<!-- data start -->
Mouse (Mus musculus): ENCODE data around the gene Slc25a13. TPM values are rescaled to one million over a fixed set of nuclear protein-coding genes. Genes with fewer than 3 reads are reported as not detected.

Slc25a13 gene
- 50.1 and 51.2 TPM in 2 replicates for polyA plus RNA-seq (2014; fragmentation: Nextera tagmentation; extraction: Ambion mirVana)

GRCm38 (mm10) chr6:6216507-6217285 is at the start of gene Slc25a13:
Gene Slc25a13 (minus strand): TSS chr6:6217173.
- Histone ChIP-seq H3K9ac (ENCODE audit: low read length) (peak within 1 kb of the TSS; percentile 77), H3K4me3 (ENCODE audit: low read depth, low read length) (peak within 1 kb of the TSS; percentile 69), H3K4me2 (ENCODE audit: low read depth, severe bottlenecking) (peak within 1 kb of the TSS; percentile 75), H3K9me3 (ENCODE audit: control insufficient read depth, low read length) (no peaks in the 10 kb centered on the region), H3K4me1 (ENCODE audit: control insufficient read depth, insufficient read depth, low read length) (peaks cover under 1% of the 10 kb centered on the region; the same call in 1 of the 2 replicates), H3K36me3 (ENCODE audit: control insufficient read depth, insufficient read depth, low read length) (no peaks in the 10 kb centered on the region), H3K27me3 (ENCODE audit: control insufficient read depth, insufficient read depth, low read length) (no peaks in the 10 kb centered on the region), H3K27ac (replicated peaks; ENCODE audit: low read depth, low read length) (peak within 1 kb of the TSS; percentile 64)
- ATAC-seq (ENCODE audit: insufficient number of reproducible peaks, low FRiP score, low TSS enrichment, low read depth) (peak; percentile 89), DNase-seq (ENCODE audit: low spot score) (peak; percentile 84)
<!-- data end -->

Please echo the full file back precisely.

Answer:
Mouse (Mus musculus): ENCODE data around the gene Slc25a13. TPM values are rescaled to one million over a fixed set of nuclear protein-coding genes. Genes with fewer than 3 reads are reported as not detected.

Slc25a13 gene
- 50.1 and 51.2 TPM in 2 replicates for polyA plus RNA-seq (2014; fragmentation: Nextera tagmentation; extraction: Ambion mirVana)

GRCm38 (mm10) chr6:6216507-6217285 is at the start of gene Slc25a13:
Gene Slc25a13 (minus strand): TSS chr6:6217173.
- Histone ChIP-seq H3K9ac (ENCODE audit: low read length) (peak within 1 kb of the TSS; percentile 77), H3K4me3 (ENCODE audit: low read depth, low read length) (peak within 1 kb of the TSS; percentile 69), H3K4me2 (ENCODE audit: low read depth, severe bottlenecking) (peak within 1 kb of the TSS; percentile 75), H3K9me3 (ENCODE audit: control insufficient read depth, low read length) (no peaks in the 10 kb centered on the region), H3K4me1 (ENCODE audit: control insufficient read depth, insufficient read depth, low read length) (peaks cover under 1% of the 10 kb centered on the region; the same call in 1 of the 2 replicates), H3K36me3 (ENCODE audit: control insufficient read depth, insufficient read depth, low read length) (no peaks in the 10 kb centered on the region), H3K27me3 (ENCODE audit: control insufficient read depth, insufficient read depth, low read length) (no peaks in the 10 kb centered on the region), H3K27ac (replicated peaks; ENCODE audit: low read depth, low read length) (peak within 1 kb of the TSS; percentile 64)
- ATAC-seq (ENCODE audit: insufficient number of reproducible peaks, low FRiP score, low TSS enrichment, low read depth) (peak; percentile 89), DNase-seq (ENCODE audit: low spot score) (peak; percentile 84)